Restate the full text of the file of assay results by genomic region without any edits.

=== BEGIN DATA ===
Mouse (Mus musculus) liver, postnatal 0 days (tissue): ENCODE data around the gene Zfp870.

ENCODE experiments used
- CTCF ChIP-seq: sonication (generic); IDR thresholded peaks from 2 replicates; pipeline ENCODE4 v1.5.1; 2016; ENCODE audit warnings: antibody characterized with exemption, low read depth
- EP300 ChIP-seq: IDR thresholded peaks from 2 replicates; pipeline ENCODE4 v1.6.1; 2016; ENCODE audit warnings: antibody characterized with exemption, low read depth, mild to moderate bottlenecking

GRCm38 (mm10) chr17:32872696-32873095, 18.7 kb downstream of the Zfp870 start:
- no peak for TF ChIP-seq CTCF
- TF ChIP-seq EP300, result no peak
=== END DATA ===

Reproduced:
Mouse (Mus musculus) liver, postnatal 0 days (tissue): ENCODE data around the gene Zfp870.

ENCODE experiments used
- CTCF ChIP-seq: sonication (generic); IDR thresholded peaks from 2 replicates; pipeline ENCODE4 v1.5.1; 2016; ENCODE audit warnings: antibody characterized with exemption, low read depth
- EP300 ChIP-seq: IDR thresholded peaks from 2 replicates; pipeline ENCODE4 v1.6.1; 2016; ENCODE audit warnings: antibody characterized with exemption, low read depth, mild to moderate bottlenecking

GRCm38 (mm10) chr17:32872696-32873095, 18.7 kb downstream of the Zfp870 start:
- no peak for TF ChIP-seq CTCF
- TF ChIP-seq EP300, result no peak